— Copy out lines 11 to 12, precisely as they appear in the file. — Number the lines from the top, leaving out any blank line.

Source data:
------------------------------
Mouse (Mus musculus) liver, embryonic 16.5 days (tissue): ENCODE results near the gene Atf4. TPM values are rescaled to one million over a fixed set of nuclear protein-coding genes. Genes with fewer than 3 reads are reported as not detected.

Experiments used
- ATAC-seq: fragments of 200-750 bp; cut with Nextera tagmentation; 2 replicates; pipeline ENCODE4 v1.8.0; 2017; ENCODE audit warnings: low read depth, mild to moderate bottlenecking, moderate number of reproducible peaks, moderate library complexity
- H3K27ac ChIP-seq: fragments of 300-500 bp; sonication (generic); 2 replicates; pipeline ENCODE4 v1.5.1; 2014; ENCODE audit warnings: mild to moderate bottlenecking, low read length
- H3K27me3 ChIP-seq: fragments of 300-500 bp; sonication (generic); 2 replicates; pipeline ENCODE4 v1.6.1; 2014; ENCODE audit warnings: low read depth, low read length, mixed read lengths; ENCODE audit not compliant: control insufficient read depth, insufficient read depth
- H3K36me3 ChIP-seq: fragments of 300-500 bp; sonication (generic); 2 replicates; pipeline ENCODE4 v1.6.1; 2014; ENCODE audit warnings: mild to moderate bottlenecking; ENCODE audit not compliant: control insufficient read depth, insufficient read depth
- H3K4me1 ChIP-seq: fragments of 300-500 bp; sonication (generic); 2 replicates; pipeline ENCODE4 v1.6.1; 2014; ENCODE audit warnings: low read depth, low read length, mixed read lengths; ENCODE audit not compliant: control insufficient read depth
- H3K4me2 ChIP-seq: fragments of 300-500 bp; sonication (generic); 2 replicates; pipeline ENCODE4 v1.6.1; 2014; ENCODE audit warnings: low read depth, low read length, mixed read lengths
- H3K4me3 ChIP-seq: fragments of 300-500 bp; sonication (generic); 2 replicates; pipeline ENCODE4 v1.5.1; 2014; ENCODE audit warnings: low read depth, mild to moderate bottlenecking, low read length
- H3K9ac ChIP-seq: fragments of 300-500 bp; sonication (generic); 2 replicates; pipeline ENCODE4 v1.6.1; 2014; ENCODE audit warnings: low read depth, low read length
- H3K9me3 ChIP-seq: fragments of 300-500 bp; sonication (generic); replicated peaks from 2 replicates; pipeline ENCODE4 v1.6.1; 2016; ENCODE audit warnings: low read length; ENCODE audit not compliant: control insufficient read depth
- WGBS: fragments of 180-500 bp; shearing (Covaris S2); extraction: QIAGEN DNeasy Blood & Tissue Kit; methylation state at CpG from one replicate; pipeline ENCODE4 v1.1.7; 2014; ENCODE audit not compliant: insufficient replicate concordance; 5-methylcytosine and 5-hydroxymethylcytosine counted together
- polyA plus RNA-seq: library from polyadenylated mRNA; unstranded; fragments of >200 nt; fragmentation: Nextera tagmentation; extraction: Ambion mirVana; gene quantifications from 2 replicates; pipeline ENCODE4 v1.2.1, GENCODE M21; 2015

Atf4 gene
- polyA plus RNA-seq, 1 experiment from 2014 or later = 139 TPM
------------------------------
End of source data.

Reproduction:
- H3K9me3 ChIP-seq: fragments of 300-500 bp; sonication (generic); replicated peaks from 2 replicates; pipeline ENCODE4 v1.6.1; 2016; ENCODE audit warnings: low read length; ENCODE audit not compliant: control insufficient read depth
- WGBS: fragments of 180-500 bp; shearing (Covaris S2); extraction: QIAGEN DNeasy Blood & Tissue Kit; methylation state at CpG from one replicate; pipeline ENCODE4 v1.1.7; 2014; ENCODE audit not compliant: insufficient replicate concordance; 5-methylcytosine and 5-hydroxymethylcytosine counted together